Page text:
NewsDeath of Pregnant Immigration Officer forces Saint Lucia’s Top Cop to urge Force to vaccinate

St. Lucia News OnlineJuly 4, 202243954 min

Castries, Saint Lucia, September 20, 2021:– The death of a pregnant Immigration Officer and her unborn child has forced Saint Lucia’s Top Cop to call on all unvaccinated members of the Royal Saint Lucia Police Force (RSLPF) to vaccinate.

Commissioner Milton Desir made the call Monday after confirmation of the pregnant officer’s death last week and news that over 150 police officers were in quarantine, leaving several police stations either closed or operating on less-than-skeleton-staff.

Police and health officials confirmed the death of Immigration Officer Krisandra Reynolds-Fevriere, a Woman Police Constable (WPC) for two years, but stopped short of confirming whether she was vaccinated.

However, her death in the midst of growing calls for mandatory vaccination of “frontline” public officers and health workers regionally has sparked grave interest among her fellow police officers.

Besides uncertainty as to whether she was vaccinated, the death also reminded fellow WPCs that women comprise 60% of the over-150 COVID deaths in Saint Lucia to date.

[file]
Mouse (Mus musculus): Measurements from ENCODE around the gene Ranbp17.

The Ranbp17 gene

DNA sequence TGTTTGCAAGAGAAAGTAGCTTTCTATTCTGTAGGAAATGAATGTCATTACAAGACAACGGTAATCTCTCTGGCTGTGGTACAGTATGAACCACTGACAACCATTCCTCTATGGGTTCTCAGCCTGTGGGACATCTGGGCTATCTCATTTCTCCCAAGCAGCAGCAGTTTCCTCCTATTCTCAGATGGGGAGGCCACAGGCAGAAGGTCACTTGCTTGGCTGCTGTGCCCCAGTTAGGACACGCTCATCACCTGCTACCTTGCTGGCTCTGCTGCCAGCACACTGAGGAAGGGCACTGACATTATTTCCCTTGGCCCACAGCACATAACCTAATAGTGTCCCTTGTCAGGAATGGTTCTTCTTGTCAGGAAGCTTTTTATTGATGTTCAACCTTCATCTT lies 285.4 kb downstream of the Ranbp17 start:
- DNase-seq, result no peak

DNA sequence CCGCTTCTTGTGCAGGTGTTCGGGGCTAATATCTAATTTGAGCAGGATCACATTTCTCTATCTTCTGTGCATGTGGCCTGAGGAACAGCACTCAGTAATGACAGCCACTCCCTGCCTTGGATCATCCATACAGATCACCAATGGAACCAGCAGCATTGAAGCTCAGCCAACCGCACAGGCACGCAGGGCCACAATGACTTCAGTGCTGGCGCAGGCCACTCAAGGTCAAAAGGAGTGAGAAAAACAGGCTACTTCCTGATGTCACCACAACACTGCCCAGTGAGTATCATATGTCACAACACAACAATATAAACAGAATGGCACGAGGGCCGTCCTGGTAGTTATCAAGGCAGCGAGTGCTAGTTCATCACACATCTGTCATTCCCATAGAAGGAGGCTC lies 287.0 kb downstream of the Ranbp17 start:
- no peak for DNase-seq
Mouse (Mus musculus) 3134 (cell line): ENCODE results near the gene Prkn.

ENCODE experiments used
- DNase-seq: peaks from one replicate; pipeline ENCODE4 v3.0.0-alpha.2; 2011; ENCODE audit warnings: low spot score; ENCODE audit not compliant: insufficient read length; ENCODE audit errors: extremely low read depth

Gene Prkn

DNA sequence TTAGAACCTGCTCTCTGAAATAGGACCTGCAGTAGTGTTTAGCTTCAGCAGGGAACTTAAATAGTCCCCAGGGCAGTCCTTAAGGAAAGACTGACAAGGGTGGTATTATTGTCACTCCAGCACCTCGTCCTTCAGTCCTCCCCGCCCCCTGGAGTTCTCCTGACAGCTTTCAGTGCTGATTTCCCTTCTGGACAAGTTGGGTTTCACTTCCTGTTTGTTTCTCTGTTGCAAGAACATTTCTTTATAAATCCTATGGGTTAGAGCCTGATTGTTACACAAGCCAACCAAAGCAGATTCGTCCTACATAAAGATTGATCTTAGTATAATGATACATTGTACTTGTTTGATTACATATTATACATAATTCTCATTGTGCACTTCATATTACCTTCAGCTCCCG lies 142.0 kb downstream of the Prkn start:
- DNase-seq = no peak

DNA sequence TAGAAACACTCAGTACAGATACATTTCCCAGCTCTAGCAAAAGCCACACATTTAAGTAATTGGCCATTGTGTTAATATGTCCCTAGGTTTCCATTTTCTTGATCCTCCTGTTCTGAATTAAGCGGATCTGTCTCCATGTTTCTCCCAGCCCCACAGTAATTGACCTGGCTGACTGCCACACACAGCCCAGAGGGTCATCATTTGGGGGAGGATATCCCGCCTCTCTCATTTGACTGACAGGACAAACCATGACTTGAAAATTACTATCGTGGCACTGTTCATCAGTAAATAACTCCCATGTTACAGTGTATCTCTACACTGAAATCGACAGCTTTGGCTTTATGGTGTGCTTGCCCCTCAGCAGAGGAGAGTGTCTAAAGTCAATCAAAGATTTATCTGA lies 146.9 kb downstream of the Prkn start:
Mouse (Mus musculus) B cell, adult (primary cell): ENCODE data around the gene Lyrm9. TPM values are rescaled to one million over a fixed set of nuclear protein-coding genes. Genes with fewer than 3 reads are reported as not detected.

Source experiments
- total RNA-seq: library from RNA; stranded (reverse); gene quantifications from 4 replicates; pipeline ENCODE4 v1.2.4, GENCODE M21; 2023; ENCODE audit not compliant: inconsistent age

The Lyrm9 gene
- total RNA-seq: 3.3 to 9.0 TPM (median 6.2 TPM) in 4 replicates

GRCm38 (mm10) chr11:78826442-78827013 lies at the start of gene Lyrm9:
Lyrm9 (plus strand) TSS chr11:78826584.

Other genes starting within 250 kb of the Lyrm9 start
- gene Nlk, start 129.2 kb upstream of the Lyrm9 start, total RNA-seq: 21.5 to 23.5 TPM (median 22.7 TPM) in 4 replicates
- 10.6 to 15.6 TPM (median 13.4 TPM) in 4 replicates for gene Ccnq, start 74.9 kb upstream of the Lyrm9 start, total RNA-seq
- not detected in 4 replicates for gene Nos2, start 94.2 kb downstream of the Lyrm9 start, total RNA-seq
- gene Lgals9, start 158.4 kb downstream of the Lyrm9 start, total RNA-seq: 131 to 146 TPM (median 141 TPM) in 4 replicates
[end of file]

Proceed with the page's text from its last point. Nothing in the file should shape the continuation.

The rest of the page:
Commissioner Desir also disclosed Monday that “less than half” the force is vaccinated and repeated his earlier call for unvaccinated officers to change their status.

With as many police officers in quarantine as the number of dead victims nationally, officers and their families are also growing increasingly concerned – and in many cases, understandably worried.

The absence of active policing of the COVID protocols during the last two weeks of the 21-day election campaign in July was a marked difference from the situation just a few months earlier, when members of the special COVID Constabulary, established with police powers, gained a not-so-nice reputation for the way some handled alleged protocol violators.

Images of several uniformed constables manhandling a single suspect, chasing persons across fields or into churches for not wearing masks – and in one case of a Rastafarian’s “locks” locked-around an officer’s hand – attracted much criticism to the constabulary, until it was disbanded by the previous administration, allegedly after salaries were no longer available.

The Philip J. Pierre administration has limited the extent of contact between officers and potential violators by introducing a ticketing system to replace arrests, but like everywhere else in the public service, the Police Force also contains many officers who either refuse to vaccinate, are hesitant or still making their minds up.

Meanwhile, the debates rages-on here about mandatory vaccinations.

St. Lucia News Online

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